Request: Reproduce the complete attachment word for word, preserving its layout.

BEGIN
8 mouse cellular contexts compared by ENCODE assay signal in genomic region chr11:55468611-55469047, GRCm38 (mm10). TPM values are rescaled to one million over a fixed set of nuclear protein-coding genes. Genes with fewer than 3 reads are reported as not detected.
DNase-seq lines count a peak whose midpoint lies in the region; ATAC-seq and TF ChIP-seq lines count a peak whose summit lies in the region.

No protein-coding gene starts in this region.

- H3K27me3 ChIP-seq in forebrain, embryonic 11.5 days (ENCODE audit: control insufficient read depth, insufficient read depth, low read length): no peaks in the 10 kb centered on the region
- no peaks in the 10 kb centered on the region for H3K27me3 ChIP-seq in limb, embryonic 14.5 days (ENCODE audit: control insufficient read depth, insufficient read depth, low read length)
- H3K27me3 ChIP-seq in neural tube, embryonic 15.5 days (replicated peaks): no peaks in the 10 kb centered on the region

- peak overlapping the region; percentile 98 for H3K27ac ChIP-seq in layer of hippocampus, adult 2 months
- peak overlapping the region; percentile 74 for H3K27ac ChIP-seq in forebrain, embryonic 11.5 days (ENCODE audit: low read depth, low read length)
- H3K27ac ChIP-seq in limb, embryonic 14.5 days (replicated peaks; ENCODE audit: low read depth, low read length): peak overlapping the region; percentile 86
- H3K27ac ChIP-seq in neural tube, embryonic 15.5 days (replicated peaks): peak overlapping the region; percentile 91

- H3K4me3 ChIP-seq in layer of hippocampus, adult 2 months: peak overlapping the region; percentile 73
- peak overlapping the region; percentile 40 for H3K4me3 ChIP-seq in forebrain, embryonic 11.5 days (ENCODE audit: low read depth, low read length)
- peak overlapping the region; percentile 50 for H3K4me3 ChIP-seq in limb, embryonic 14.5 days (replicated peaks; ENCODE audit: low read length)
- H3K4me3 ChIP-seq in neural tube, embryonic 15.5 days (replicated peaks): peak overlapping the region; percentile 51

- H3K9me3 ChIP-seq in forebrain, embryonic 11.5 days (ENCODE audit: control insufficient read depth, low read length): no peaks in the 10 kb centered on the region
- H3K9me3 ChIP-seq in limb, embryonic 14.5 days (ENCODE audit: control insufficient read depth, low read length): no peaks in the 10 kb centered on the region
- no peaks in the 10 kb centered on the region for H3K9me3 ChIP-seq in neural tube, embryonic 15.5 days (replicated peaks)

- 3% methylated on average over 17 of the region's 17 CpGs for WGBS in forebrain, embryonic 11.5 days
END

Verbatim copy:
8 mouse cellular contexts compared by ENCODE assay signal in genomic region chr11:55468611-55469047, GRCm38 (mm10). TPM values are rescaled to one million over a fixed set of nuclear protein-coding genes. Genes with fewer than 3 reads are reported as not detected.
DNase-seq lines count a peak whose midpoint lies in the region; ATAC-seq and TF ChIP-seq lines count a peak whose summit lies in the region.

No protein-coding gene starts in this region.

- H3K27me3 ChIP-seq in forebrain, embryonic 11.5 days (ENCODE audit: control insufficient read depth, insufficient read depth, low read length): no peaks in the 10 kb centered on the region
- no peaks in the 10 kb centered on the region for H3K27me3 ChIP-seq in limb, embryonic 14.5 days (ENCODE audit: control insufficient read depth, insufficient read depth, low read length)
- H3K27me3 ChIP-seq in neural tube, embryonic 15.5 days (replicated peaks): no peaks in the 10 kb centered on the region

- peak overlapping the region; percentile 98 for H3K27ac ChIP-seq in layer of hippocampus, adult 2 months
- peak overlapping the region; percentile 74 for H3K27ac ChIP-seq in forebrain, embryonic 11.5 days (ENCODE audit: low read depth, low read length)
- H3K27ac ChIP-seq in limb, embryonic 14.5 days (replicated peaks; ENCODE audit: low read depth, low read length): peak overlapping the region; percentile 86
- H3K27ac ChIP-seq in neural tube, embryonic 15.5 days (replicated peaks): peak overlapping the region; percentile 91

- H3K4me3 ChIP-seq in layer of hippocampus, adult 2 months: peak overlapping the region; percentile 73
- peak overlapping the region; percentile 40 for H3K4me3 ChIP-seq in forebrain, embryonic 11.5 days (ENCODE audit: low read depth, low read length)
- peak overlapping the region; percentile 50 for H3K4me3 ChIP-seq in limb, embryonic 14.5 days (replicated peaks; ENCODE audit: low read length)
- H3K4me3 ChIP-seq in neural tube, embryonic 15.5 days (replicated peaks): peak overlapping the region; percentile 51

- H3K9me3 ChIP-seq in forebrain, embryonic 11.5 days (ENCODE audit: control insufficient read depth, low read length): no peaks in the 10 kb centered on the region
- H3K9me3 ChIP-seq in limb, embryonic 14.5 days (ENCODE audit: control insufficient read depth, low read length): no peaks in the 10 kb centered on the region
- no peaks in the 10 kb centered on the region for H3K9me3 ChIP-seq in neural tube, embryonic 15.5 days (replicated peaks)

- 3% methylated on average over 17 of the region's 17 CpGs for WGBS in forebrain, embryonic 11.5 days